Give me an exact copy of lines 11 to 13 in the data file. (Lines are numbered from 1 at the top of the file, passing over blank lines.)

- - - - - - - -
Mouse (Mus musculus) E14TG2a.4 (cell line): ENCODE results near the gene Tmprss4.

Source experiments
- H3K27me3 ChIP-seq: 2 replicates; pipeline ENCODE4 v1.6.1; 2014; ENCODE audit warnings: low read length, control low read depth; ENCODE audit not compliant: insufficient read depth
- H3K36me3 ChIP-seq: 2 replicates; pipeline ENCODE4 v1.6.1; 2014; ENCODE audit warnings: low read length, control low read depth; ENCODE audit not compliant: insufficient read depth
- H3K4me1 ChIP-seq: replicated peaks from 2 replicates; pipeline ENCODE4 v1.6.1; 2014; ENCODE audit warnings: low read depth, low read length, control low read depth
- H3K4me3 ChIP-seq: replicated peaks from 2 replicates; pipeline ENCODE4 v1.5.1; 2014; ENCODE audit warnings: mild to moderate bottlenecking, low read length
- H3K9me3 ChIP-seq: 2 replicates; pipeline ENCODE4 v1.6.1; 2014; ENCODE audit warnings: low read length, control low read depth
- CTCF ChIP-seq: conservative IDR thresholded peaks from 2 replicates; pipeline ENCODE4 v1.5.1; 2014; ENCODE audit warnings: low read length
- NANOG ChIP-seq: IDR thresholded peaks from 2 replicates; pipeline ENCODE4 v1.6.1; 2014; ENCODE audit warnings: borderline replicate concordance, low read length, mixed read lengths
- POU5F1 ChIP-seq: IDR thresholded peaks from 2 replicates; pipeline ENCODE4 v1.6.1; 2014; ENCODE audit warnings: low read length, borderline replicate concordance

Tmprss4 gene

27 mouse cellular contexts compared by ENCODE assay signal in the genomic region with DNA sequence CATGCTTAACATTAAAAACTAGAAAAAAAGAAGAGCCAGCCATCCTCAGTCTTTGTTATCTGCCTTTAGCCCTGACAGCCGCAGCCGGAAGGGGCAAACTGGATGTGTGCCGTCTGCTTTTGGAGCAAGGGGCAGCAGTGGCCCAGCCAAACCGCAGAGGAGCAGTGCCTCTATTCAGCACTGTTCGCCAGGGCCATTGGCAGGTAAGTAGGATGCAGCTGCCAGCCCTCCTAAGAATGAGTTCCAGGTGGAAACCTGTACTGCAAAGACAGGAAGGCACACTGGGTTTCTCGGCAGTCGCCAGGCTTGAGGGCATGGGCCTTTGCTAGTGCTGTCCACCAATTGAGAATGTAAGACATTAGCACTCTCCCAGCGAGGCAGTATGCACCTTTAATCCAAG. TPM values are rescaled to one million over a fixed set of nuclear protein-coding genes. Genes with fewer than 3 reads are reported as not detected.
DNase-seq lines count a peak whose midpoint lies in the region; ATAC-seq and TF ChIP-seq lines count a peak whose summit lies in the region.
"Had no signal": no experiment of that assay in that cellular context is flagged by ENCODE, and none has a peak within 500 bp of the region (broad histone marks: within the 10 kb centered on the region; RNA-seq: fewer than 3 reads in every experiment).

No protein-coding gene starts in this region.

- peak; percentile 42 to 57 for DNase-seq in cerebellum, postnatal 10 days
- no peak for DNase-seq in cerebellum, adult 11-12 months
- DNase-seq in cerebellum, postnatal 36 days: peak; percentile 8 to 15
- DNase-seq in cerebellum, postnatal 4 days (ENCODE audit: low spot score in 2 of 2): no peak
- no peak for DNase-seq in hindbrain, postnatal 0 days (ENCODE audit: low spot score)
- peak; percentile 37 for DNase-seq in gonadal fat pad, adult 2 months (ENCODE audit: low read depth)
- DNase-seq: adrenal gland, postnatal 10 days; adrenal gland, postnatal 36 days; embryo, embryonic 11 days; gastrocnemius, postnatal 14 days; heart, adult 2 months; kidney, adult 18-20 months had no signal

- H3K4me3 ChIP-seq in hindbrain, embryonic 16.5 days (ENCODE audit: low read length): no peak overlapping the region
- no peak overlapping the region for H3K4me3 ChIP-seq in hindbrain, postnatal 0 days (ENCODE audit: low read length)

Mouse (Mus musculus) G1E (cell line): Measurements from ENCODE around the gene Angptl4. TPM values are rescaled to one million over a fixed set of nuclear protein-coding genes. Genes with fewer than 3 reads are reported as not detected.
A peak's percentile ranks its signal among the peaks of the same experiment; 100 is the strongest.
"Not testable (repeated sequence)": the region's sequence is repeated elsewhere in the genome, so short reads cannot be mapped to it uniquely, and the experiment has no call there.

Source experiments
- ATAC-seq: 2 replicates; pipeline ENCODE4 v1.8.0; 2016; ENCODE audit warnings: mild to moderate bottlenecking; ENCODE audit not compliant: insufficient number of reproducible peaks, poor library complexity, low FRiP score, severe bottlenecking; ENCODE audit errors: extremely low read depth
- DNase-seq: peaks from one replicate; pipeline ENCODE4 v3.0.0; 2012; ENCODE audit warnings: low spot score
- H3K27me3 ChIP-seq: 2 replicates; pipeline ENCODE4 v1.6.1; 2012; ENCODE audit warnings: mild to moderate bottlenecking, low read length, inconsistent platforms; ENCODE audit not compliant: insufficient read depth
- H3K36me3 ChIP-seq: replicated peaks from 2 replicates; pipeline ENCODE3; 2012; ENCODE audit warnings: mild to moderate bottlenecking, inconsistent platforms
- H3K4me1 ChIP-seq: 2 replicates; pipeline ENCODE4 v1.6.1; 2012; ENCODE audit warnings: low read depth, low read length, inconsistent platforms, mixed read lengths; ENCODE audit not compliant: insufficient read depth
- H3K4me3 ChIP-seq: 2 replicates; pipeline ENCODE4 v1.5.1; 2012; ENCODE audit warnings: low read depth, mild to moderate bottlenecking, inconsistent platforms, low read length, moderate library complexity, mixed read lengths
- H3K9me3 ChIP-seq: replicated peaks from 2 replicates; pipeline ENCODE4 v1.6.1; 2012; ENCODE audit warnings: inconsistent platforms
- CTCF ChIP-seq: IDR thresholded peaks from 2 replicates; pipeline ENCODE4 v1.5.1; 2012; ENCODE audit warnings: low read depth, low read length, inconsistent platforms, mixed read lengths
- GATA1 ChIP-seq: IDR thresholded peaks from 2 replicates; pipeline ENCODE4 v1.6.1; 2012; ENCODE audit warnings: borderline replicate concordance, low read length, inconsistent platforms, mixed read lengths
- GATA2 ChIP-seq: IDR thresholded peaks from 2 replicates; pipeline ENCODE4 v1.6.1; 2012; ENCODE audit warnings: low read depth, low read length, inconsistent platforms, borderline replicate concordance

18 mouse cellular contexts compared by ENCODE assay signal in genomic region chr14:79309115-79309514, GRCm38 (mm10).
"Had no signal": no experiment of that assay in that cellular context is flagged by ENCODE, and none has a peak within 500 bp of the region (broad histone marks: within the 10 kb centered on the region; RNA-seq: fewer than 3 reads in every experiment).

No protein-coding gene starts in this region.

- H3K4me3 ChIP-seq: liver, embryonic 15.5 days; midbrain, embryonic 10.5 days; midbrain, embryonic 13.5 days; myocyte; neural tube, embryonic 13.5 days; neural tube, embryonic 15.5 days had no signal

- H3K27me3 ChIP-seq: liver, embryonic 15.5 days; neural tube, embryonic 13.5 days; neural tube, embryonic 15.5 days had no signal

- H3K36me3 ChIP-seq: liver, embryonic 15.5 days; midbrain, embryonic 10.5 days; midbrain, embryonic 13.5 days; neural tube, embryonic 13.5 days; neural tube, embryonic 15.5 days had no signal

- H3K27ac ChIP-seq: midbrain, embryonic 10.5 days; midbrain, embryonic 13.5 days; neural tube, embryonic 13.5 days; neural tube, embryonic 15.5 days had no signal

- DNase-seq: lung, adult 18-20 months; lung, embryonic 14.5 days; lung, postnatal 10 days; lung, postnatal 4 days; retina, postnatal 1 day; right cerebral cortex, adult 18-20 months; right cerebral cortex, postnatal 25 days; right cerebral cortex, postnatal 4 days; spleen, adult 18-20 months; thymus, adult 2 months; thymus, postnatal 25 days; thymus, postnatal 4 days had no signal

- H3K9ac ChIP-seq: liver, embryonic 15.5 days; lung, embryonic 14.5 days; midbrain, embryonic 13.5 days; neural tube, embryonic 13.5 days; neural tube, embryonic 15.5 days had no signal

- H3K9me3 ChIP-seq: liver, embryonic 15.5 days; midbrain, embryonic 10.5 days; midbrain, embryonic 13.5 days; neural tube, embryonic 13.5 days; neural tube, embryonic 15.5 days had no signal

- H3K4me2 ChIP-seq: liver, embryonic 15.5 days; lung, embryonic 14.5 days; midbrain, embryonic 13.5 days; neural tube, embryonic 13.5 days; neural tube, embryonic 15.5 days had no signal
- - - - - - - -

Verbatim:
Tmprss4 gene

27 mouse cellular contexts compared by ENCODE assay signal in the genomic region with DNA sequence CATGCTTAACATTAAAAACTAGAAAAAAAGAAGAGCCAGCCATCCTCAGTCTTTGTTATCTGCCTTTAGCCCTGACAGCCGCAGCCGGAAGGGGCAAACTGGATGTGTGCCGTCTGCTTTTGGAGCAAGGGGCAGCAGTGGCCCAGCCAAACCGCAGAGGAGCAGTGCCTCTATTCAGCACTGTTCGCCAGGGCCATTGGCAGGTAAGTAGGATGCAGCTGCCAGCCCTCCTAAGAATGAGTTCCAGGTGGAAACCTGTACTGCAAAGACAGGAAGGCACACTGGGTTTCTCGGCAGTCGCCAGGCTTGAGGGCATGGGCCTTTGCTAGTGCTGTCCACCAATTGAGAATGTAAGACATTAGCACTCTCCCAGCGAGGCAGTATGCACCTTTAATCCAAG. TPM values are rescaled to one million over a fixed set of nuclear protein-coding genes. Genes with fewer than 3 reads are reported as not detected.
DNase-seq lines count a peak whose midpoint lies in the region; ATAC-seq and TF ChIP-seq lines count a peak whose summit lies in the region.